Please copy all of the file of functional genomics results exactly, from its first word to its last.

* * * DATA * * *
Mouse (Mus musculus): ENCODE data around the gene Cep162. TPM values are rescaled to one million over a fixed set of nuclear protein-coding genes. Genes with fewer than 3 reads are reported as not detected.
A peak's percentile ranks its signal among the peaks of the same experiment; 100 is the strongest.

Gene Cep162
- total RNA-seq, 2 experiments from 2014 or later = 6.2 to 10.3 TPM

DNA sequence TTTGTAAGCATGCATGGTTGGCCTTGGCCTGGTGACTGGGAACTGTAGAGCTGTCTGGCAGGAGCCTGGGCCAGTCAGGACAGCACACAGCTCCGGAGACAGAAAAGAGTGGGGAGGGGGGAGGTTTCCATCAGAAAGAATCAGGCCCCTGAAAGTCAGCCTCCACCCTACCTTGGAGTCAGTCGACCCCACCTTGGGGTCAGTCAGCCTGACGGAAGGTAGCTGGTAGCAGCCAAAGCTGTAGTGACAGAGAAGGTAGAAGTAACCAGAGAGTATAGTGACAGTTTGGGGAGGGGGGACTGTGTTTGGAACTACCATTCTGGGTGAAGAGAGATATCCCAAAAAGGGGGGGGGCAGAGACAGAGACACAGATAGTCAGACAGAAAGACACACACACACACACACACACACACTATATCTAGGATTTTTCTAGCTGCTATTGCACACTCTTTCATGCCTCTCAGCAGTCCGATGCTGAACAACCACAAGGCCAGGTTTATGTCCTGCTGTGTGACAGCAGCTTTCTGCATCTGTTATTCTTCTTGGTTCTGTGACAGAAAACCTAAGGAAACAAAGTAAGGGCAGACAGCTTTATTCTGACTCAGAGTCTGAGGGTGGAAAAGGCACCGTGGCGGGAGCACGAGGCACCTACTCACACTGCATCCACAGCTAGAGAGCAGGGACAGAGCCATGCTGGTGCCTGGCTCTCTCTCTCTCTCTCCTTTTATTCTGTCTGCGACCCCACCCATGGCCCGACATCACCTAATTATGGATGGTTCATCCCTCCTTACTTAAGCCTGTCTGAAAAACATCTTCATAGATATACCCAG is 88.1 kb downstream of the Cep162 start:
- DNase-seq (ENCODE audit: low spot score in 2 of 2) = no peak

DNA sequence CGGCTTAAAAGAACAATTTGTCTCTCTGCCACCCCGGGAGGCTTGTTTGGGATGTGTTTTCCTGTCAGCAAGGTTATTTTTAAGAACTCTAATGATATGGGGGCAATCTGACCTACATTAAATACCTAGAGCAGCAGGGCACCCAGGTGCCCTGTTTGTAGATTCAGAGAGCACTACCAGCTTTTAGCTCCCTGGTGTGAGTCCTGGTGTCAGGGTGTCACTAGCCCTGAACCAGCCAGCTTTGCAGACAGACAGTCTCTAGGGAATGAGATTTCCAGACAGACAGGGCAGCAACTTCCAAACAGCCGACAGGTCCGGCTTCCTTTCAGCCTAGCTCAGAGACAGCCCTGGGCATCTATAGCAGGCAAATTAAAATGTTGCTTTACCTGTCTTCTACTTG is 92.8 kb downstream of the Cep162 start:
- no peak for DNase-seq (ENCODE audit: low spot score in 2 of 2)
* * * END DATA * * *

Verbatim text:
Mouse (Mus musculus): ENCODE data around the gene Cep162. TPM values are rescaled to one million over a fixed set of nuclear protein-coding genes. Genes with fewer than 3 reads are reported as not detected.
A peak's percentile ranks its signal among the peaks of the same experiment; 100 is the strongest.

Gene Cep162
- total RNA-seq, 2 experiments from 2014 or later = 6.2 to 10.3 TPM

DNA sequence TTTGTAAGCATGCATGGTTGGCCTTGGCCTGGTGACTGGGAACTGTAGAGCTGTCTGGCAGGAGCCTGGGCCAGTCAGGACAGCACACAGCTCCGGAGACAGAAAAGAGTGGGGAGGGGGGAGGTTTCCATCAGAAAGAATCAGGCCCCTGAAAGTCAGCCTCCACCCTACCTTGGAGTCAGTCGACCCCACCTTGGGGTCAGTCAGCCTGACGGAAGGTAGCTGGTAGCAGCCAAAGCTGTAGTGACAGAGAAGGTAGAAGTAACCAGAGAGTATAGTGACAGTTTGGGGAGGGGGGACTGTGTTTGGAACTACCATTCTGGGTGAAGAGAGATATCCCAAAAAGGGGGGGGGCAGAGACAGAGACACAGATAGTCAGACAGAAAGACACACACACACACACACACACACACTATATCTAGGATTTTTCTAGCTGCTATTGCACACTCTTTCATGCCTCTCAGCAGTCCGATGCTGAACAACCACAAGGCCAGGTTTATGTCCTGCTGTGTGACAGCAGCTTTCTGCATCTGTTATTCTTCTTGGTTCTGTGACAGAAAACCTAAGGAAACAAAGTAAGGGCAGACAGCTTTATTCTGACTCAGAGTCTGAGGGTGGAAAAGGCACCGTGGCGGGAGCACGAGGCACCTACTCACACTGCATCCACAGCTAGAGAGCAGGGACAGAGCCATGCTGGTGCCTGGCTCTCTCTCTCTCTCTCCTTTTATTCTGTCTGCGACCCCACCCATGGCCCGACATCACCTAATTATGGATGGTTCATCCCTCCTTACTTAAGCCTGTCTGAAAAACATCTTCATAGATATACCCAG is 88.1 kb downstream of the Cep162 start:
- DNase-seq (ENCODE audit: low spot score in 2 of 2) = no peak

DNA sequence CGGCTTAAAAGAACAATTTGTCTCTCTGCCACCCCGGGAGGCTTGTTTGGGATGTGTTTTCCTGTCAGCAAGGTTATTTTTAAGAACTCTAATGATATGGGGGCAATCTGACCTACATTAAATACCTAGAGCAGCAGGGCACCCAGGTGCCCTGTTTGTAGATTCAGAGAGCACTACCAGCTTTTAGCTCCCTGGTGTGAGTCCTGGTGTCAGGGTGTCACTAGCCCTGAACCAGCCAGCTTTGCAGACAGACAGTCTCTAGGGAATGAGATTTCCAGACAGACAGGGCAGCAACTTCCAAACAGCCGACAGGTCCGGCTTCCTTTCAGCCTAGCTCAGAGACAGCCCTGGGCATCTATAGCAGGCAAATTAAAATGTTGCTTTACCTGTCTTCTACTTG is 92.8 kb downstream of the Cep162 start:
- no peak for DNase-seq (ENCODE audit: low spot score in 2 of 2)